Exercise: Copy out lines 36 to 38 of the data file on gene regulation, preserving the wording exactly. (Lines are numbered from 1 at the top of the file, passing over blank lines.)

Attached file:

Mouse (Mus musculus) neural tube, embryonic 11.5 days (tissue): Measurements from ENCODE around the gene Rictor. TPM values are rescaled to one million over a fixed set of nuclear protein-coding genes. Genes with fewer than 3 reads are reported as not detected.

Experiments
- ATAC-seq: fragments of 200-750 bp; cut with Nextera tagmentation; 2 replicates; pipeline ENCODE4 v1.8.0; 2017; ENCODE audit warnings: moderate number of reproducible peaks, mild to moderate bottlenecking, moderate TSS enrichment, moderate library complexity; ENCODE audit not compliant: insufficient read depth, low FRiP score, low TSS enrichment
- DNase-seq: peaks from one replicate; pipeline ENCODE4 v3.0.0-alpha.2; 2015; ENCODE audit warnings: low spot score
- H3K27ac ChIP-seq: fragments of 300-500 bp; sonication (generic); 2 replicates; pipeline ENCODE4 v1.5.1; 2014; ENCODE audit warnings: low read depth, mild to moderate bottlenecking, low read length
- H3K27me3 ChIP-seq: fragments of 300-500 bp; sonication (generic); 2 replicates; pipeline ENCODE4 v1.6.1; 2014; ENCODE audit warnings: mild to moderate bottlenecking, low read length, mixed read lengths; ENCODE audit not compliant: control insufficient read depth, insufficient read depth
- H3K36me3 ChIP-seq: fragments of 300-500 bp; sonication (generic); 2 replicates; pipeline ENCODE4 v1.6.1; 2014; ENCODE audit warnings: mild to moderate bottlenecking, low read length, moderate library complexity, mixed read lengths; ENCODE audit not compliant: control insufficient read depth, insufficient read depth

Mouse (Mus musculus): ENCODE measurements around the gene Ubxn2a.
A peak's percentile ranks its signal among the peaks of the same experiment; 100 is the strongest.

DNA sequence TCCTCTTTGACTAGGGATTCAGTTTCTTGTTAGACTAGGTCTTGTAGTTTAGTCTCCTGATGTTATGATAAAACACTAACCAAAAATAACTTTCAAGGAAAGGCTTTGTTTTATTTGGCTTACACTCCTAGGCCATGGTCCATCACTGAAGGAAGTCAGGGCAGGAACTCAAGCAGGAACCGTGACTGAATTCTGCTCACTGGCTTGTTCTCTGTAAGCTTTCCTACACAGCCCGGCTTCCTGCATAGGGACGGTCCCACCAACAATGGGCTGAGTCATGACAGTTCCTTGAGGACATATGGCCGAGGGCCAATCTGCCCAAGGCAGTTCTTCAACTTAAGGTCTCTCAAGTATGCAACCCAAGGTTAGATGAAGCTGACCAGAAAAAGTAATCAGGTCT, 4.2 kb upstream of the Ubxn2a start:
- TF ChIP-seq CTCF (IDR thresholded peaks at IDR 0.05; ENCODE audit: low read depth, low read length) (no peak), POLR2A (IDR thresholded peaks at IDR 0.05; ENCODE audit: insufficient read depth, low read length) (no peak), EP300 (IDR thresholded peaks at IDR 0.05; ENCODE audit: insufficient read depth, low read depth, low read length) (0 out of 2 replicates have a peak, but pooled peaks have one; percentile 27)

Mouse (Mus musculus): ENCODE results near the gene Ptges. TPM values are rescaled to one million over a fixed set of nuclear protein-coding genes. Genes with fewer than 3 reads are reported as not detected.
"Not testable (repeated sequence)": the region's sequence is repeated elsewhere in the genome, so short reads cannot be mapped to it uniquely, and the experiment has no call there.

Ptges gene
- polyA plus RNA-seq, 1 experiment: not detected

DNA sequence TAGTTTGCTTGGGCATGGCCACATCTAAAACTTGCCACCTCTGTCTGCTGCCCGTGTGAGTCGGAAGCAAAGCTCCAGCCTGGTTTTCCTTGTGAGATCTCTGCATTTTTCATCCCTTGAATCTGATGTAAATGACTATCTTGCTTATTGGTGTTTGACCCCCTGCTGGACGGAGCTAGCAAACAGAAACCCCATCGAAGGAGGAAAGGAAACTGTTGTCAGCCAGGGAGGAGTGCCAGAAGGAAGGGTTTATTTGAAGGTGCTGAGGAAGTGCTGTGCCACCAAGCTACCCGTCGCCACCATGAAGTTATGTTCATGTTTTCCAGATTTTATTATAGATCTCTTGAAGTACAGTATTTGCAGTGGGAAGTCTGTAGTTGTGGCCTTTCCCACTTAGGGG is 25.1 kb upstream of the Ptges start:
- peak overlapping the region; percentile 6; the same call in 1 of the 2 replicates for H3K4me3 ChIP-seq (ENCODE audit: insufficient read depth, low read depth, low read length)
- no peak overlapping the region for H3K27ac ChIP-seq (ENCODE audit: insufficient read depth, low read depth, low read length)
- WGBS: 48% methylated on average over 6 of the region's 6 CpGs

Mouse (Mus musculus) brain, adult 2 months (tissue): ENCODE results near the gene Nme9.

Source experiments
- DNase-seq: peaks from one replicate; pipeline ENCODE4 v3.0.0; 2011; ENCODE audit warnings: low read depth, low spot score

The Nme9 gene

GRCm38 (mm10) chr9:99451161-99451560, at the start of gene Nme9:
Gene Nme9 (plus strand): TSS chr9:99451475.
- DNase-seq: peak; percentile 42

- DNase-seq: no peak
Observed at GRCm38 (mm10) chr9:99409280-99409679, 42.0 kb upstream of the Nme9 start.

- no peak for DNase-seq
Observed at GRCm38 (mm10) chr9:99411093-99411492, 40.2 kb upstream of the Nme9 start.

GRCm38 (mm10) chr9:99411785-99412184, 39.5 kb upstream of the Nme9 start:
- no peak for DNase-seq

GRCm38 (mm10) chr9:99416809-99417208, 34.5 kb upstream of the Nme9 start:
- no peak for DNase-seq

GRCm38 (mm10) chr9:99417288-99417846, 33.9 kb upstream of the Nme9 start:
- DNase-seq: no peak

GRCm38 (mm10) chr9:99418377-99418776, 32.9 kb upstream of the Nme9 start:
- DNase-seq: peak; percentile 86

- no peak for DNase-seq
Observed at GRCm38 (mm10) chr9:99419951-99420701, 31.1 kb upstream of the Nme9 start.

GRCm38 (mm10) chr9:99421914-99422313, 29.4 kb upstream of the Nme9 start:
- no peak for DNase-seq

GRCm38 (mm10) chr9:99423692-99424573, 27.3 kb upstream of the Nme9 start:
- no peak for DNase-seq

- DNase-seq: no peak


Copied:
- DNase-seq: no peak

GRCm38 (mm10) chr9:99418377-99418776, 32.9 kb upstream of the Nme9 start:
- DNase-seq: peak; percentile 86